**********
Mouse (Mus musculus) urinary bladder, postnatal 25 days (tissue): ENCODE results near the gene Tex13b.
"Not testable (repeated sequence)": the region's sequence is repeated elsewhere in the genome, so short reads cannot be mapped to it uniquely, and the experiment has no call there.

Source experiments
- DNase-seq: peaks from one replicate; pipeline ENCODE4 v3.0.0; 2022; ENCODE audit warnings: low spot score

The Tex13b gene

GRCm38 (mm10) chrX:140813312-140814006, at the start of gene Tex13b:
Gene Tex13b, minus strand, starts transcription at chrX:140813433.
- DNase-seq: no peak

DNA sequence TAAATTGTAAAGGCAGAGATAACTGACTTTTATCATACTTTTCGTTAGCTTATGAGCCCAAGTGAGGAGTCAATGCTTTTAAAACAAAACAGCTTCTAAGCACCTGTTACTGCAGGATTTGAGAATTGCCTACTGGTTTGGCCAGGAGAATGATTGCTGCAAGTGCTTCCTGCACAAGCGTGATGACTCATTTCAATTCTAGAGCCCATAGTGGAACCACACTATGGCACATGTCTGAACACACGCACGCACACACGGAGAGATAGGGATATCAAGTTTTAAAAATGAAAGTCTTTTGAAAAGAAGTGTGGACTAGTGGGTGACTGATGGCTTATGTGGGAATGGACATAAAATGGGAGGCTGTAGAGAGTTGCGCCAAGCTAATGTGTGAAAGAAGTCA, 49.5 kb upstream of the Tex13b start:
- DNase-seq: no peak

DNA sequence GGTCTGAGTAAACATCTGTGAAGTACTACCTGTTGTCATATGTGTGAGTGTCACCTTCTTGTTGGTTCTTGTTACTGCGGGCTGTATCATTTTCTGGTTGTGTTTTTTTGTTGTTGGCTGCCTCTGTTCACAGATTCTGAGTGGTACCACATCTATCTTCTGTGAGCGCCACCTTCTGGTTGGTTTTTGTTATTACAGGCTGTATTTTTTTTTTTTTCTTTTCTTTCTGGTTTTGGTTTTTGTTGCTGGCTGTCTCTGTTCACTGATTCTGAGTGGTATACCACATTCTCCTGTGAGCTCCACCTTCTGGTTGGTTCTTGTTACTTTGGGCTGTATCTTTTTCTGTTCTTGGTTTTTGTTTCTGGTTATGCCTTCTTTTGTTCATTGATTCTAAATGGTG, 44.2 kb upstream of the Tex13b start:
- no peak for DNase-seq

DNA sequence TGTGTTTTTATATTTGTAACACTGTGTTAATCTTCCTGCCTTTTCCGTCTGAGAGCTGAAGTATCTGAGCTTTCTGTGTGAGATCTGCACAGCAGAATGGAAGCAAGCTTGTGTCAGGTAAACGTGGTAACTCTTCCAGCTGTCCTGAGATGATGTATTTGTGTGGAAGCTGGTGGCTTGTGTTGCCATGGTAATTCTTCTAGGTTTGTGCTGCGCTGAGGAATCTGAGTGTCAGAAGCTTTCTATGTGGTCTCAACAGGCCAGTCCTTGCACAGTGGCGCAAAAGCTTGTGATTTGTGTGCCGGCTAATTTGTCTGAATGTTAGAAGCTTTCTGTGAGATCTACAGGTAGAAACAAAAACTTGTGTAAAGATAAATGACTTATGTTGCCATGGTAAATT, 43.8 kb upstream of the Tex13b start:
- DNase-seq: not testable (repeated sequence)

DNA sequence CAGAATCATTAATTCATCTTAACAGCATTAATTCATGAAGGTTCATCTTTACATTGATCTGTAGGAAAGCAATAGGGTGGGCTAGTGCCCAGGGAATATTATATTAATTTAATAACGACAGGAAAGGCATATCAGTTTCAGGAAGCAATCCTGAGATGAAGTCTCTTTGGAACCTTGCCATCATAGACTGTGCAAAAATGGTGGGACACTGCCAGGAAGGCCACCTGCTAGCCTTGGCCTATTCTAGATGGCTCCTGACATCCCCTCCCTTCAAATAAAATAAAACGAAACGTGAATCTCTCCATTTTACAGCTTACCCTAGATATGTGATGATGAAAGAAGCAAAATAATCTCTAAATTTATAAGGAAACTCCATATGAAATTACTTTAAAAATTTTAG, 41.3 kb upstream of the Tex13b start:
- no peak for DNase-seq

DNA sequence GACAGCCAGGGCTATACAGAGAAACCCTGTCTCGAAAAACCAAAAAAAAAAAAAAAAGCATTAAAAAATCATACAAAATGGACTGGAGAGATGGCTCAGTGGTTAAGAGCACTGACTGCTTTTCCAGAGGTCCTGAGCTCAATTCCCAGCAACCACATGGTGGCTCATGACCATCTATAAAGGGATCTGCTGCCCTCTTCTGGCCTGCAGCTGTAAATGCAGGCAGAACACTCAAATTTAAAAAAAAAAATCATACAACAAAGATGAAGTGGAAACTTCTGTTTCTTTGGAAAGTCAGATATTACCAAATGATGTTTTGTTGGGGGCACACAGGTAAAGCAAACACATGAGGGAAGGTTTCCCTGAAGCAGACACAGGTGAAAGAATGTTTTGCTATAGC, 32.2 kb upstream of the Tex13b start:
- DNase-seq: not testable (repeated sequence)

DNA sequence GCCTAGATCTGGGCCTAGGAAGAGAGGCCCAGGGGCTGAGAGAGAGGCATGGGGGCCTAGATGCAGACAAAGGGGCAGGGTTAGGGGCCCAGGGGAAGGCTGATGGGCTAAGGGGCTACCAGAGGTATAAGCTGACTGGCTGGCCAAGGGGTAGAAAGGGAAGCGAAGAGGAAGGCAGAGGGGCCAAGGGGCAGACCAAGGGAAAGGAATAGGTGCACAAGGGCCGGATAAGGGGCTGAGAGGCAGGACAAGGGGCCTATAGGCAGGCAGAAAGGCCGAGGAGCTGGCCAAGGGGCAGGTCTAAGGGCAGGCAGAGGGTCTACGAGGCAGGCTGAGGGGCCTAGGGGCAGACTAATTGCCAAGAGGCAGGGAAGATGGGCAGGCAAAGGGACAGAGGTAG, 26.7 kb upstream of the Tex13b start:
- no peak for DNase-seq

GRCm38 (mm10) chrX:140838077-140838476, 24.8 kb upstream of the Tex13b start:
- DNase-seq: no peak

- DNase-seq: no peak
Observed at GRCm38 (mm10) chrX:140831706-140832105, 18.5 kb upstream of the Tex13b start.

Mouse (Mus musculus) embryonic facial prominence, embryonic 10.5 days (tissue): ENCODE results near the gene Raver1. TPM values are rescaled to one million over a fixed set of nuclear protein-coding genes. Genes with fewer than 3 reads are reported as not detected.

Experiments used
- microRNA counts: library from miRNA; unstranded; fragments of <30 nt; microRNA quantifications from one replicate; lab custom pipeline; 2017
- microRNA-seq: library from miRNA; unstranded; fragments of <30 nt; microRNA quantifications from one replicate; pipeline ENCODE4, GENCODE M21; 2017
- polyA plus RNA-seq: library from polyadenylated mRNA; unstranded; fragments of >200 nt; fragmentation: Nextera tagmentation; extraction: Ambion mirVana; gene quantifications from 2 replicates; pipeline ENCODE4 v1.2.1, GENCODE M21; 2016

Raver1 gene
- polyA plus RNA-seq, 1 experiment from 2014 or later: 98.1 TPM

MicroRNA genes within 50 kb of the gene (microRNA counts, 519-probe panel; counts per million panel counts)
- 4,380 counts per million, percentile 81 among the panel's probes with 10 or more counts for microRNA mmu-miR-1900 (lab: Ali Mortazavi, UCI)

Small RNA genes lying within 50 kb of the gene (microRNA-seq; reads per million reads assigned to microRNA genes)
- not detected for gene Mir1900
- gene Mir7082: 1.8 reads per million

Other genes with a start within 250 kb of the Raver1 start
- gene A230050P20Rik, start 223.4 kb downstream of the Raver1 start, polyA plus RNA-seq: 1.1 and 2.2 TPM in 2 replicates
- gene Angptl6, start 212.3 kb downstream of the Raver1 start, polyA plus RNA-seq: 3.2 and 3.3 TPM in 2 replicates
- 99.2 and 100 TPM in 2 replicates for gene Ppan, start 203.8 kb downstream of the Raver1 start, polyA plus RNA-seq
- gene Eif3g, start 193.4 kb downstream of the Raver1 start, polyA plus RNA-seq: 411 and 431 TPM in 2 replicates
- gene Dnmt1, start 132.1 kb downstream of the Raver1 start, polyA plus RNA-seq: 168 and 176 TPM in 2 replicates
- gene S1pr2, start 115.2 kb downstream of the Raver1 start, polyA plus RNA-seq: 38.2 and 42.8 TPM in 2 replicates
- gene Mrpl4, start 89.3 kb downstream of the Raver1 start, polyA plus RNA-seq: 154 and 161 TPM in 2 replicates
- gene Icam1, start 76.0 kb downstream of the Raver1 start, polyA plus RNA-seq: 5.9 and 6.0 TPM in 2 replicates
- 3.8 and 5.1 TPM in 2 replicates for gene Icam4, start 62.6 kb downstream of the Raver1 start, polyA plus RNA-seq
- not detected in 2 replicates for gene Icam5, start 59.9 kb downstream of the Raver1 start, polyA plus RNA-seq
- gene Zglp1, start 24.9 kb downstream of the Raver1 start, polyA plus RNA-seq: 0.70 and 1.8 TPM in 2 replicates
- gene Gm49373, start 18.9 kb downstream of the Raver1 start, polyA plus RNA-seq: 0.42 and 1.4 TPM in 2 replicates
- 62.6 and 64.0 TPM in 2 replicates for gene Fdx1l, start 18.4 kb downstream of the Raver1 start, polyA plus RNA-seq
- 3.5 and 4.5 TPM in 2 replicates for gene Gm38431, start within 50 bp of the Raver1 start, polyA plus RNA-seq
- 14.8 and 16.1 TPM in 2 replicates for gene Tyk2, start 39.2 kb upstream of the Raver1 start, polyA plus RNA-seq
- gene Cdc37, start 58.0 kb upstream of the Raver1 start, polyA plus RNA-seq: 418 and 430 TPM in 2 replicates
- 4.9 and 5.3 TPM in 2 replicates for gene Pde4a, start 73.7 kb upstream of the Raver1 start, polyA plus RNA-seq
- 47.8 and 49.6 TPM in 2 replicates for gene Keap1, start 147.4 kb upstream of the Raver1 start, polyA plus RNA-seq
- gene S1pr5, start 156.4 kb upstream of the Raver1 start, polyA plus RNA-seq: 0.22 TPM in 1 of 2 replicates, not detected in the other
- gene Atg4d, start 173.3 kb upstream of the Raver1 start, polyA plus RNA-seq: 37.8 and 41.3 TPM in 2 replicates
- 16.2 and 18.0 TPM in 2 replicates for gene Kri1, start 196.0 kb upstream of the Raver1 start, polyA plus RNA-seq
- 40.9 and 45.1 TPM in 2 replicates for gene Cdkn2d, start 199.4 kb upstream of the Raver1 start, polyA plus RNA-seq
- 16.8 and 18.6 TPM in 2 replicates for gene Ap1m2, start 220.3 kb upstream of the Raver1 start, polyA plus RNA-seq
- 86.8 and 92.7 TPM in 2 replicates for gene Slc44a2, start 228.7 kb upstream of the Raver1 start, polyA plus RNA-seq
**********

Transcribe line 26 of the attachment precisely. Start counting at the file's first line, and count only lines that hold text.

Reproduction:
Experiments used